Those of you who take any interest in the discussions on the education question have, no doubt, heard various statements as to the number of children who are not receiving education, the number varying from 20,000 to 60,000.
These statements being very hard to prove or disprove; however, the Council of Education considered themselves justified in taking a census between the educational ages of four and fourteen years in the city of Sydney and its suburbs, and found the total to be 35,999, and the apparently large number of 9411 were not attending school.
My personal opinion is, being a parent, that no child should be required to attend school regularly until they are between six and seven years of age at least, for I believe that the mind, as well as the body, should be to a certain extent matured before any great strain is put upon it.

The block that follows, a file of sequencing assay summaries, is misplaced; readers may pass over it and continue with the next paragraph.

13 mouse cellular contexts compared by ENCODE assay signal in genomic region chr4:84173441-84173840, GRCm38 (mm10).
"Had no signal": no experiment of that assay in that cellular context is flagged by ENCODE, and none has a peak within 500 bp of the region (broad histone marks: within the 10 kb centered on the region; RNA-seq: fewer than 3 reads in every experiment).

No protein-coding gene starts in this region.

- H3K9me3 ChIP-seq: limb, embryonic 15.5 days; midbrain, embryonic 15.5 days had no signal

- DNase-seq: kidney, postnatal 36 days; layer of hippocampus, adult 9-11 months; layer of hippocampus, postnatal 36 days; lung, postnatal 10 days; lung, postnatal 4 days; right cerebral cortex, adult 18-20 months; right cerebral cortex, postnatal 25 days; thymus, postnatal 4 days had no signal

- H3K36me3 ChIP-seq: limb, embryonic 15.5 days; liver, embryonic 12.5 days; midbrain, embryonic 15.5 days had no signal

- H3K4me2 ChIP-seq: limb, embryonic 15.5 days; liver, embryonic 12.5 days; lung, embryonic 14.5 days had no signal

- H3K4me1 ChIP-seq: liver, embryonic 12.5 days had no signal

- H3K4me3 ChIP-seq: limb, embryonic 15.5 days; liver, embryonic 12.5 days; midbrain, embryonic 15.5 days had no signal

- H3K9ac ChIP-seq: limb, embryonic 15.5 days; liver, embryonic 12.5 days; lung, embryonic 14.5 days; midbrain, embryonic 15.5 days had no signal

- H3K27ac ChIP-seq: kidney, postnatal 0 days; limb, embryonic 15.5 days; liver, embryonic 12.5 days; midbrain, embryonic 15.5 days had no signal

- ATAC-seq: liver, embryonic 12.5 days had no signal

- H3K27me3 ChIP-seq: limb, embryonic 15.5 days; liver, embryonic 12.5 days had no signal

Many doctors whom I have consulted on the matter strongly hold the same views.
Well, taking out all children under seven years of age, and those who could read and write, the number who are wholly illiterate between the ages of seven and fourteen years, and not receiving education, was reduced to 1682, a comparatively small number, although too large when the means are amply provided.
With regard to the erection of schools the Council of Education has several difficulties to contend with, the chief one being that of obtaining a site.
If a suitable site is sought to be obtained from a private individual, in many instances an exorbitant demand is made for the land, perhaps with the idea that the Council has a strong back. (A laugh.)
When the site is applied for on Crown lands, a considerable delay arises from the difficulty of getting the land surveyed, on account of the insufficiency of the surveying staff; and the sites in many cases being isolated, and the fees for surveying small lots being not very great, the officers do not care to go out of their way to got the work done.
I have consulted my colleague, the Minister for Lands, on this matter, and steps have been taken to have these surveys promptly executed in future.